With rare exceptions, the major shortcoming of wearable technology is its lack of energy autonomy. Human perspiration may hold the key to this problem’s solution. Recently, scientists created a biofilm that can capture the energy of evaporation and transform it into electricity.
A Chip that converts sweat into electricity.
This foil, created by researchers at the University of Massachusetts Amherst, has the potential to change the world of wearable electronics by providing power for a wide range of devices, from personal medical sensors to consumer electronics.
The project’s lead researcher, Xiaomeng Liu, describes this solution as “truly green energy and, unlike other so-called ‘green energy sources, its production is completely green.”
This biofilm is made naturally by a modified strain of the bacterium Geobacter sulfurreducens. It is composed of a thin layer of bacterial cells roughly the thickness of a sheet of paper. It has been investigated how to use this bacterium, which is known to create electricity, to electrical power equipment using “microbial batteries.”
Because they require G. sulfurreducens to be adequately cared for and fed a consistent diet, microbial batteries did not succeed as a solution. This novel biofilm is an exception; because it is dead and cannot be powered, it can continually produce as much energy, if not more, than a battery of comparable size.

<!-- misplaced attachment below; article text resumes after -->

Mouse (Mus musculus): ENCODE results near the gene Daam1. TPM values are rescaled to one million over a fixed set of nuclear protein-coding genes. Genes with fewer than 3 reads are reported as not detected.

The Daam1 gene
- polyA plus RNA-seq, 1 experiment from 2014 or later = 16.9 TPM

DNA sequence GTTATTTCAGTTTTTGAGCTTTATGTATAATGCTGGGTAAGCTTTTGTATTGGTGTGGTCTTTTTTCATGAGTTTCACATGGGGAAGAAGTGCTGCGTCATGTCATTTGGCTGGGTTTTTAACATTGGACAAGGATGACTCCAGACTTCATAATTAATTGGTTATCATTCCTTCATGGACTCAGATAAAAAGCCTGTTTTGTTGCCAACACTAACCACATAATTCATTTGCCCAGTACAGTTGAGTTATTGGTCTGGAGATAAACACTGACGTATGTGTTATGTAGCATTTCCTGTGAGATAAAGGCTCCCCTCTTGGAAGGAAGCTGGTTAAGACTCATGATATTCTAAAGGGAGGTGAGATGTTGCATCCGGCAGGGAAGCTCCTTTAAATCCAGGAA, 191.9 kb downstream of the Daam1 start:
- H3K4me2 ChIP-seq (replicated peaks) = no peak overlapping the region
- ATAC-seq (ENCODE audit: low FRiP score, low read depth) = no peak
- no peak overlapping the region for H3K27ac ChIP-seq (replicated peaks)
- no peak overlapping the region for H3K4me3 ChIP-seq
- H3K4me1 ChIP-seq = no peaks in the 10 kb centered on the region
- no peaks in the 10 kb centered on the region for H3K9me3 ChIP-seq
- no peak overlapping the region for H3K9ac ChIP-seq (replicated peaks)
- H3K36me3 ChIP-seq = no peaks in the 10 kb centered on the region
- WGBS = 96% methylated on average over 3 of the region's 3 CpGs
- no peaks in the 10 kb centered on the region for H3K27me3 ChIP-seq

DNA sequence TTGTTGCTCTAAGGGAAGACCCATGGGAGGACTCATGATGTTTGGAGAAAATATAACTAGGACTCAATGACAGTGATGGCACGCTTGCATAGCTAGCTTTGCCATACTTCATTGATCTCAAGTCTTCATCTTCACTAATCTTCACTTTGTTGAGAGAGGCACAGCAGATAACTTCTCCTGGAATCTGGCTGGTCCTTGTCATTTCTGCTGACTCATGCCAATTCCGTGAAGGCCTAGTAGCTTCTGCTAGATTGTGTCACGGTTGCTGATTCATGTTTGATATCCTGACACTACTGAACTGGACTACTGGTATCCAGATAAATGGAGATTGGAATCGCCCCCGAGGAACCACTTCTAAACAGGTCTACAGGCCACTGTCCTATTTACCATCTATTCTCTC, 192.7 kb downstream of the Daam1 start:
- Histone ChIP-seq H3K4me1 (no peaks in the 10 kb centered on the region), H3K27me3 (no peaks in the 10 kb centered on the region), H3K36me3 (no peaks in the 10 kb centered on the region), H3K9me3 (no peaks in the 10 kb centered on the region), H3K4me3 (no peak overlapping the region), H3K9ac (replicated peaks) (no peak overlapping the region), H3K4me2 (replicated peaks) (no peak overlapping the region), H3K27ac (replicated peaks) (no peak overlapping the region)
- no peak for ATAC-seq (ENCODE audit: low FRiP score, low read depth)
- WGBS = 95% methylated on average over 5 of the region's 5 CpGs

Distinguished Professor of Microbiology at the University of Massachusetts Amherst and one of the paper’s lead authors, Derek Lovley, thinks it is “far more effective.” We have streamlined the electricity generation process by drastically lowering the amount necessary for processing. We use the clump of cells after they have grown sustainably in a biofilm. This streamlines operations, lower energy requirements and increases the range of possible uses.
This novel biofilm’s ability to produce energy from skin moisture is its secret. Even though we frequently read articles on solar energy, at least half of the solar energy that reaches the Earth is used to evaporate water. Jun Yao, a professor of electrical and computer engineering at UMass and the other paper’s lead author, asserts that “this is a major untapped energy source.” Since perspiration constantly dampens the surface of our skin, the biofilm can “plugin” and transform the energy locked in evaporation into sufficient energy to run small gadgets.
The key to how this all works is that G. sulfurreducens grows in colonies that resemble thin mats, with each bacterium interacting with its neighbours via a network of natural nanowires, as described in this research paper in Nature Communications. After gathering these mats, the team uses a laser to etch tiny circuits onto the films. The films are recorded, sandwiched between electrodes, and then encapsulated in a flexible, tacky, breathable polymer that may be applied directly to the skin afterwards. This tiny battery can power small devices once it has been “plugged in” to your body.
According to Yao and Liu, one objective is to power complete electronic systems rather than individual gadgets. “Our next step is to increase the size of our films to power more complex electronic devices that can be worn on the skin,” Yao says.